Before 2016 presidential candidate Ted Cruz's strong showing at the Iowa caucuses Feb. 1, the Texas senator's wife, Heidi Cruz, spoke to a group of 24 students who drove to Iowa from the University of Chicago.
"One thing I love about Ted is, because of his constitutional grounding and his very, very fine understanding of that incredible document, Ted is able to run this race genuinely on who he is as an economic, social and national security conservative," Heidi Cruz told the University of Chicago students who were denied entry into Cruz's rally due to overcrowding, according to Wired. "He will govern and is going to be able to govern exactly on what he promises to do, in a way that allows all of us to live in freedom."
Heidi Cruz has been referred to as an important factor in Cruz's success, but the 43-year-old and mother of two has quite an impressive resume of her own.
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Extensive executive and political background
Born in California, Cruz received a master's degree in business administration from Harvard University in 2000. She later worked for the George W. Bush administration in 2003, as the director for the Western Hemisphere on the National Security Council under then-National Security Adviser Condoleezza Rice.
Currently, Cruz is a managing director at Goldman Sachs in Houston, having joined the investment firm in 2005. She has taken an unpaid leave of absence from her position during her husband's presidential campaign, according to USA Today.
"I want to tell you, I did take a leave of absence from work," Heidi Cruz said to a crowd in Missouri in January, according to the Washington Post. "I wouldn't have given up my job and the time with my girls if I did not really believe in my heart that Ted Cruz would win this election."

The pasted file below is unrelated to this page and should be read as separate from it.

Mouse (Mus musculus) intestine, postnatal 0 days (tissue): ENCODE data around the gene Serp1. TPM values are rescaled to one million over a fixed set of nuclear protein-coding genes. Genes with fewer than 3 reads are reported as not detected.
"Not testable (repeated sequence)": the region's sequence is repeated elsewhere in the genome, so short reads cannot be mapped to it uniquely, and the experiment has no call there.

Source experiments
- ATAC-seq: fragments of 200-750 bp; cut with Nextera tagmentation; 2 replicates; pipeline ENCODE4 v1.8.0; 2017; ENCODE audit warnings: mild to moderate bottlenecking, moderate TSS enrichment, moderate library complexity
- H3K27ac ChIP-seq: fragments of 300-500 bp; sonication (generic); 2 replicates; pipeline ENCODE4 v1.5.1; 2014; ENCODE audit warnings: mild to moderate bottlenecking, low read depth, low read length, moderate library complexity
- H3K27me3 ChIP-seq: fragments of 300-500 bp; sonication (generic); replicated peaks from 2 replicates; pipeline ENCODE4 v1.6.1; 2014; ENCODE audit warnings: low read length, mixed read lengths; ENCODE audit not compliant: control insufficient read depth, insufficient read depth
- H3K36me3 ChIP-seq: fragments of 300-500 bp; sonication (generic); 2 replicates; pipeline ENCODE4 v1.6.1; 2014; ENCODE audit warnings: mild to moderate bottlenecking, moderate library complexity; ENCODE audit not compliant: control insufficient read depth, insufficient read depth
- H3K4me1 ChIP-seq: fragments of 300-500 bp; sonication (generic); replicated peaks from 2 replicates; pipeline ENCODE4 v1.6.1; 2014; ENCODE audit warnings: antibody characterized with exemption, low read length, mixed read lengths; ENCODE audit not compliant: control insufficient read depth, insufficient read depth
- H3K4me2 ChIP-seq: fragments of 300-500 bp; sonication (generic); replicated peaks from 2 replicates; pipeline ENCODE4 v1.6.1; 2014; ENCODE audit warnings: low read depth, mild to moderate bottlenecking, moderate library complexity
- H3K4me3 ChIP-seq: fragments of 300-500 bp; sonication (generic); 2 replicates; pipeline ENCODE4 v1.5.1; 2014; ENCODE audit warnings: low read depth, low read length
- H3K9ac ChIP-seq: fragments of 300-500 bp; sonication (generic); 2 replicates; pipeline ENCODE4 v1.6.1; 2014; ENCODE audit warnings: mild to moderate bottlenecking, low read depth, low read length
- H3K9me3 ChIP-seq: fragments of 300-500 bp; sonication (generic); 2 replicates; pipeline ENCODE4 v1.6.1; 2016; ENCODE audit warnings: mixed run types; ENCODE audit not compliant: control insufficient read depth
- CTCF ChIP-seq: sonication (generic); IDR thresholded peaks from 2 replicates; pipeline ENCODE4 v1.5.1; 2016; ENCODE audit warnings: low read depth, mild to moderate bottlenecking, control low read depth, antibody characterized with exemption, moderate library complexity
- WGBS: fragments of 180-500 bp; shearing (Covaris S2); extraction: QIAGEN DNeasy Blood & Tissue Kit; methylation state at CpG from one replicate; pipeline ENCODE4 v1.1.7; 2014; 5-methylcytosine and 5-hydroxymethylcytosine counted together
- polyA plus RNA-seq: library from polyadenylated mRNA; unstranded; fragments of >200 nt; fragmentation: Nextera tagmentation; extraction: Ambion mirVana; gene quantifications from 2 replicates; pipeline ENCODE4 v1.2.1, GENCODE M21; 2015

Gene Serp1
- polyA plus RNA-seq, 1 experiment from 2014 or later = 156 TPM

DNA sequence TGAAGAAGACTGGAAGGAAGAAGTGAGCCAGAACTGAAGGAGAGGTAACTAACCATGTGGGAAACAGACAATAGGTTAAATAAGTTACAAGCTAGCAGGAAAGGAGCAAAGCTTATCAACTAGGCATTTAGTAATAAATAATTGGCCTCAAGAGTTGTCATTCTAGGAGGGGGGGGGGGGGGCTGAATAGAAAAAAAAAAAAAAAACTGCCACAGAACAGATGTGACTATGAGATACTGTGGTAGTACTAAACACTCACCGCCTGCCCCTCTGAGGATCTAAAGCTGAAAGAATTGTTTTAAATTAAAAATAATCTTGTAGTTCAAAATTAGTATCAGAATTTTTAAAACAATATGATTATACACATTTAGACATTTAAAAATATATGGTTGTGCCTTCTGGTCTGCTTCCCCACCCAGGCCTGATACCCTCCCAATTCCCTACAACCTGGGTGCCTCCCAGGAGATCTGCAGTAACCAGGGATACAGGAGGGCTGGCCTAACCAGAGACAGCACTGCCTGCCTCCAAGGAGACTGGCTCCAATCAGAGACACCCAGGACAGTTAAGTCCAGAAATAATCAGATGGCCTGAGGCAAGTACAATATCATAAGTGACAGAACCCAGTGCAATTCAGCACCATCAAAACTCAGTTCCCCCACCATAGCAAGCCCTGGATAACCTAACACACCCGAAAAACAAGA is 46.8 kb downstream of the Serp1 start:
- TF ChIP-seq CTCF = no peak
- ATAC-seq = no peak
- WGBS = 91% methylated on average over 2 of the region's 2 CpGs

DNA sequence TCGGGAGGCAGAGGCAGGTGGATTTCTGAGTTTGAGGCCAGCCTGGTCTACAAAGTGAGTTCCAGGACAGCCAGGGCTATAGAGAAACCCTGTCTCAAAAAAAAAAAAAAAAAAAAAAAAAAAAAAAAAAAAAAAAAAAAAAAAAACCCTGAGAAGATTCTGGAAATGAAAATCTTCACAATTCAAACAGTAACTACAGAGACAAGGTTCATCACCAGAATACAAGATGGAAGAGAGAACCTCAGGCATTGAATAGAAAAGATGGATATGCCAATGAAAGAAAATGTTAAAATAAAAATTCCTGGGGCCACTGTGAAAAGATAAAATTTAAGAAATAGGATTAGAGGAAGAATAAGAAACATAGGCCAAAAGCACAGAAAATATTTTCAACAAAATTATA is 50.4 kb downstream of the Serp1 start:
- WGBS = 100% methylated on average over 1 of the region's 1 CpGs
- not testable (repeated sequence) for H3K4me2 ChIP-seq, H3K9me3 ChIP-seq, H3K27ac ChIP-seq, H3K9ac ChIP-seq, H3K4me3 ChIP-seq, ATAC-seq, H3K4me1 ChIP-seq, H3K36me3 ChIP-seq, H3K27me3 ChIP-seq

Her fundraising talents have made her a crucial piece of the campaign.
The Cruz campaign has made over $26 million since its inception in March, according to the Washington Post. Much of that can be attributed to the fundraising abilities of Heidi Cruz, the Post wrote.
A lot of her time is spent making donor calls; she called 600 donors in the second quarter, she told CNN. Cruz averages 30 calls per day — "fewer when she has a big day on the trail," according to CNN.
She's all in
Heidi Cruz met her future husband while working for the George W. Bush campaign in January 2000. "I found Ted very compelling," Cruz told ABC News. "He is a warm person, he's friendly, he is someone who's clearly smart, and an incredibly sharp mind, very articulate, but he's also a guy that likes to have fun."
She has been a support system for Ted, investing all of the couple's savings into his Senate campaign in 2012. "Sweetheart, I'd like us to liquidate our entire net worth, liquid net worth, and put it into the campaign," Cruz told the New York Times in a 2013 interview.
"What astonished me, then and now, was Heidi within 60 seconds said, 'Absolutely,' with no hesitation." The couple put $1.2 million into the campaign, which Cruz later won.
"She's a professional, independent-thinking woman who has had a very successful career. She's nothing but an asset for Sen. Cruz and his presidential ambition," Mark Jones, head of the department of political science at Rice University in Houston, told USA Today.
Passion for entrepreneurship
If her husband becomes the next president of the United States, Heidi Cruz is planning to help children with entrepreneurship, as first lady. Like first lady Michelle Obama's Let's Move initiative on childhood obesity, Cruz could create an initiative on entrepreneurship for kids.
"I just want other kids to have the opportunity to see the value that they can add in many different ways, whether it be a hobby, a talent," Cruz told ABC News. "And it's all in the concept of entrepreneurship."